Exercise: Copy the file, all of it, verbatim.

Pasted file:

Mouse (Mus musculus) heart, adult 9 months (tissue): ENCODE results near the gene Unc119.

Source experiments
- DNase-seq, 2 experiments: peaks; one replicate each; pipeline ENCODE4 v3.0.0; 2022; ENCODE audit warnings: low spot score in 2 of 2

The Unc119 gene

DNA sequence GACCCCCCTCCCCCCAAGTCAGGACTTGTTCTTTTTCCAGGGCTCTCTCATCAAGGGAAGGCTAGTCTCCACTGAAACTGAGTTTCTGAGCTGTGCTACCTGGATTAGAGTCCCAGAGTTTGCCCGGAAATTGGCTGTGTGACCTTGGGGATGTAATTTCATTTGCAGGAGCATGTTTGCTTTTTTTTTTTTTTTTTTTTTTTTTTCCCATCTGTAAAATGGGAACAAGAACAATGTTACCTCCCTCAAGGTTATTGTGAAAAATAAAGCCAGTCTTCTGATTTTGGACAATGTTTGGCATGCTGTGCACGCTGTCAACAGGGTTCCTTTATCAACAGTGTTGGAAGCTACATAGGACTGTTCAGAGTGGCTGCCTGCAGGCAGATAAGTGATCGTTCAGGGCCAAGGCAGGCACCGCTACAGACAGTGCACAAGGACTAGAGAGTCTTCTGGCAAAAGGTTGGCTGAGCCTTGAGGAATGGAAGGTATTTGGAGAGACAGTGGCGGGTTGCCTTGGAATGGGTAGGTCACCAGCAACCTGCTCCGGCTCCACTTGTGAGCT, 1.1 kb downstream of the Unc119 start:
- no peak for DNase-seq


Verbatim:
Mouse (Mus musculus) heart, adult 9 months (tissue): ENCODE results near the gene Unc119.

Source experiments
- DNase-seq, 2 experiments: peaks; one replicate each; pipeline ENCODE4 v3.0.0; 2022; ENCODE audit warnings: low spot score in 2 of 2

The Unc119 gene

DNA sequence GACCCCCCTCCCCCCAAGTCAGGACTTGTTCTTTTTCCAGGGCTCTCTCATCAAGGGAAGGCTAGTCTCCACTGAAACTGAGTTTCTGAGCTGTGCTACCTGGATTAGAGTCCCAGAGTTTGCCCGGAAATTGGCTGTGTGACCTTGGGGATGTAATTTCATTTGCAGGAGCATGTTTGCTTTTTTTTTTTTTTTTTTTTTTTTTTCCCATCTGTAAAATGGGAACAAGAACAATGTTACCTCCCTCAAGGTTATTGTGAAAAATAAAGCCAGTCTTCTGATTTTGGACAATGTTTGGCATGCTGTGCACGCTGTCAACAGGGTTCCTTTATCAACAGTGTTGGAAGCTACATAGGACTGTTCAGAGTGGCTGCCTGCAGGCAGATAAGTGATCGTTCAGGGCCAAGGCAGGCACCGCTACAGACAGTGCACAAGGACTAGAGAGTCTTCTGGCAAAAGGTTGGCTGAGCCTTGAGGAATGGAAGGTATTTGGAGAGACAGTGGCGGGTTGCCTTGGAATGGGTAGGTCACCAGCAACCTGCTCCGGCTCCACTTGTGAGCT, 1.1 kb downstream of the Unc119 start:
- no peak for DNase-seq